2012 Tim River - Big Bob - Rosebary - Mubwayaka - Tim River

Thursday, May 24 – Day 1

Left the house in good time and arrived at the permit office in Kearney at 7:45am.  I arrived at the Tim River access point around 8:30am.  This was my first solo trip in 11 years!  The day was sunny and warm and was suppose to get hotter.  When I arrived at the access point there was another party in two canoes heading down the river.  To my dismay they started up two outboard motors.  There are not any motors allowed on the river or Tim Lake.  This really pissed me off!

With the gear loaded up I parked the truck and checked the four other cars in the parking lot as to where the motor boat party was headed.  To my chagrin they were headed to Mujekiwis Lake which is north of where I was headed for the day which meant that wouldn’t be the last I saw or heard of them.
Algonquin Provincial Park boundary marker on the Tim River.
 Heading off it took me 25 minutes to paddle the river out to Tim Lake.  Across the lake to the north shore I quickly found the 345m portage to Chibiabos Lake.  As I unloaded my gear the motorboat party was just returning for their second load.  Throwing on my pack I lifted the canoe up and off I went.  In no time I was at the end and the load felt pretty good.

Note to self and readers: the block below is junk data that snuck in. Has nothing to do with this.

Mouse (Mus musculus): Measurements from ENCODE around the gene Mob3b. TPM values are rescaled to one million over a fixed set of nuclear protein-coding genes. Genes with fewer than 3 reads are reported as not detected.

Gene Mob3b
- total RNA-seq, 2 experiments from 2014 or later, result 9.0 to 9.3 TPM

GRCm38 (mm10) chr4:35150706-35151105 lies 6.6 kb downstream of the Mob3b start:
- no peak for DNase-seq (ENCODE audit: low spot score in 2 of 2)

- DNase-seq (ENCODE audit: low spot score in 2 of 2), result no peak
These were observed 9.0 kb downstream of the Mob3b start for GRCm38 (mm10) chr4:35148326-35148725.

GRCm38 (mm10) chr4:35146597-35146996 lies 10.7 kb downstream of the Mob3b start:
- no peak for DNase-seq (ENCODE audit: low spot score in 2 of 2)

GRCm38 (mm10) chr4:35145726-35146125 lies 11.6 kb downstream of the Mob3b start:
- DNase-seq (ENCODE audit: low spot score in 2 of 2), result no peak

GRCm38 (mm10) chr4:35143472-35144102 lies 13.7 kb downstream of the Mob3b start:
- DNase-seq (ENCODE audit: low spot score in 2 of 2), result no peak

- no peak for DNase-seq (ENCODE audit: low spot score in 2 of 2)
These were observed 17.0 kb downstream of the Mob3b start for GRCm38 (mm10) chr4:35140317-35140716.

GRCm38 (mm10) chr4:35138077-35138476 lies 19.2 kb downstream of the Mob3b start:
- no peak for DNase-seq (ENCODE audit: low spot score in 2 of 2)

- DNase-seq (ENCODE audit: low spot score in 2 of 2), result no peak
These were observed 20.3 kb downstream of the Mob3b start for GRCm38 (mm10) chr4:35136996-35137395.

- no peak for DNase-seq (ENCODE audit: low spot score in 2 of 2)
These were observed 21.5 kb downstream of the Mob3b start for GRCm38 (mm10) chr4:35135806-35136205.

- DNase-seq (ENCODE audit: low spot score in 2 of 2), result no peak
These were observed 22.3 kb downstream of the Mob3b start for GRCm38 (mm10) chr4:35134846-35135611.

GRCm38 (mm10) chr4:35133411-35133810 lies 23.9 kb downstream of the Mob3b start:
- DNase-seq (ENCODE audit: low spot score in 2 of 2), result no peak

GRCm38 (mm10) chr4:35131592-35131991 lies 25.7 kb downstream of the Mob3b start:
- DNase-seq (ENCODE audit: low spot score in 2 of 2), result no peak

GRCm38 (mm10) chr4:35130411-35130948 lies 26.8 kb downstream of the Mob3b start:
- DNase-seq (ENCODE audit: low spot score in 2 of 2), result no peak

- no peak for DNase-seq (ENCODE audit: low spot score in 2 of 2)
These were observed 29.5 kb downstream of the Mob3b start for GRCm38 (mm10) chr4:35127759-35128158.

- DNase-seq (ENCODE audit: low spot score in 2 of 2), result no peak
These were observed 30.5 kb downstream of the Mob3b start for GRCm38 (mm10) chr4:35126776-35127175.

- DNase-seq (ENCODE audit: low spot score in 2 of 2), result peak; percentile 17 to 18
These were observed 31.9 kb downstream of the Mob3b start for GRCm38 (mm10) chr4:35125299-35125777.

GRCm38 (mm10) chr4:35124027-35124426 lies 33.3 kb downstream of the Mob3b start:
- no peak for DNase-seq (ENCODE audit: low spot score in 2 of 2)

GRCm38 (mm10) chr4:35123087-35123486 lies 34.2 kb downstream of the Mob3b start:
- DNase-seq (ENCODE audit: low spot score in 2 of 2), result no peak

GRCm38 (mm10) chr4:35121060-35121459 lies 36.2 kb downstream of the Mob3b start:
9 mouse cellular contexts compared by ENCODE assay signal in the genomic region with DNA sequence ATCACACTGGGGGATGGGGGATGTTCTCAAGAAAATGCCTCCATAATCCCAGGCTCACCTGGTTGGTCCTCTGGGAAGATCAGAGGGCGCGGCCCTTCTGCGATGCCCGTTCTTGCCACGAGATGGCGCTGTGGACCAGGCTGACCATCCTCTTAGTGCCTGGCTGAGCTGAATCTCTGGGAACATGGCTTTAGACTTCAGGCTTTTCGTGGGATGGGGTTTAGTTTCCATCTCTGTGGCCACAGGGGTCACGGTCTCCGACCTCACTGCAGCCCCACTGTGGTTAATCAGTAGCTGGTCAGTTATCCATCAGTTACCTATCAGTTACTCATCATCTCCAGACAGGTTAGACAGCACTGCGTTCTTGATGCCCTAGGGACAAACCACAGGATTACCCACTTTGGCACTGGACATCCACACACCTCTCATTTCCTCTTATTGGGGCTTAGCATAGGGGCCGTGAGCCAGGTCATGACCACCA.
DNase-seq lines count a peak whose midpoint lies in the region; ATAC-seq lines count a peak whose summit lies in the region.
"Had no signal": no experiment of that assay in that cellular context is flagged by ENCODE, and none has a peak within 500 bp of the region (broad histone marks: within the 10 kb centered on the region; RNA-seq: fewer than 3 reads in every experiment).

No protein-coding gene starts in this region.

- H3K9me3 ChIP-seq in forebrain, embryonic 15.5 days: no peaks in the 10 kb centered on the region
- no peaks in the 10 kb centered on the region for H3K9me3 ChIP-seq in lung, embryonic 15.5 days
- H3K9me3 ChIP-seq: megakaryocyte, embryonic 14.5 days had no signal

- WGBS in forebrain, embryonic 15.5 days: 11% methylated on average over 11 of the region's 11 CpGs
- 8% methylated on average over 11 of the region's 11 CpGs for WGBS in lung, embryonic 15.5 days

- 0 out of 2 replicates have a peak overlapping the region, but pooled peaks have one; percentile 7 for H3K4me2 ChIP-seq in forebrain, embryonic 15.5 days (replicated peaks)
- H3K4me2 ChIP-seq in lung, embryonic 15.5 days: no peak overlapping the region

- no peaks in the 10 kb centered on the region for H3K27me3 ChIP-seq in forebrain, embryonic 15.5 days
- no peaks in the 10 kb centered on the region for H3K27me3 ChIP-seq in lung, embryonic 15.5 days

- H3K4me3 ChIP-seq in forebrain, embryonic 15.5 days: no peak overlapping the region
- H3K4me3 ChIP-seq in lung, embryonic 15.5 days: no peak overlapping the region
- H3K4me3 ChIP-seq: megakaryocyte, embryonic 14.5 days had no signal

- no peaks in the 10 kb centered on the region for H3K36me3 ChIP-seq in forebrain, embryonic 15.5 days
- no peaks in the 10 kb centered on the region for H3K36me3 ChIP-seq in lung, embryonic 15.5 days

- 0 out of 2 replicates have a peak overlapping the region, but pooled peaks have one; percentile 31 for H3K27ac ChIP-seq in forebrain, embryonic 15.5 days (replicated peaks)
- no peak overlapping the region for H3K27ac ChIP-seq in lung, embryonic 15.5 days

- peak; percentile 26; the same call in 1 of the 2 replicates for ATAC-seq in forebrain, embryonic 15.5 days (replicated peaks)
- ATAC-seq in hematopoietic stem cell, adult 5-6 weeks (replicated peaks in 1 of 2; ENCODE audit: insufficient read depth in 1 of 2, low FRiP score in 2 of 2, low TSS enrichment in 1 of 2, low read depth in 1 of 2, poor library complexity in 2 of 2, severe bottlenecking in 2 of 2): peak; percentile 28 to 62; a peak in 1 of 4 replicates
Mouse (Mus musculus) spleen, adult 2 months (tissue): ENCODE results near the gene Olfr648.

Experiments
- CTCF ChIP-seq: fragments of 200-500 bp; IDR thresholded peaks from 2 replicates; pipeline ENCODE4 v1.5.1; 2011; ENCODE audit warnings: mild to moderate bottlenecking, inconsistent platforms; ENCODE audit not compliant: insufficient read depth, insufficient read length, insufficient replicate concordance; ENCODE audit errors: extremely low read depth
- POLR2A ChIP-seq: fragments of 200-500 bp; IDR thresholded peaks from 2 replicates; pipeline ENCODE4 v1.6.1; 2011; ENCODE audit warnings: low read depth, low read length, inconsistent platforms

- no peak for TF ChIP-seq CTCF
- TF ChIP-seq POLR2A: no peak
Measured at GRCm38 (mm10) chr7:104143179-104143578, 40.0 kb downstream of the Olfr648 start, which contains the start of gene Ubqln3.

Chibiabos has two sites on it.  The one on the point across from the portage to Tim Lake looked pretty good.  Other than Chibiabos there are no other campsites along this stretch until Big Bob Lake.

A short paddle through Chibiabos brought me to the 320m portage to Indian Pipe Lake.  I was over again in no time.  So far both low maintenance portaged were in good shape.

A short paddle across Indian Pipe brought me to my longest portage of the day, a 820m into West Koko Pond.  It was a good portage and in no time I was back on the water, although briefly, before coming to my last portage of the day.  The 790m portage took me to Big Bob Lake, my camp for the night.

At 10:55am I arrived at my campsite, two hours after setting off.  I took the site near the 200m portage into the Nipissing River as I had stayed there before.  It’s a nice site with a long view westward down the lake.
I set up camp quickly then relaxed and read for a while.  There was a nice breeze coming down the lake which helped keep the bugs away and also made the day seem not so hot.

Looking down Big Bob Lake from the eastern campsite.
Eastern campsite on Big Bob Lake.
 Shortly after having a bite for lunch, and two hours after I arrived on the lake, the motor boat party showed up.  At least they weren’t staying on my lake.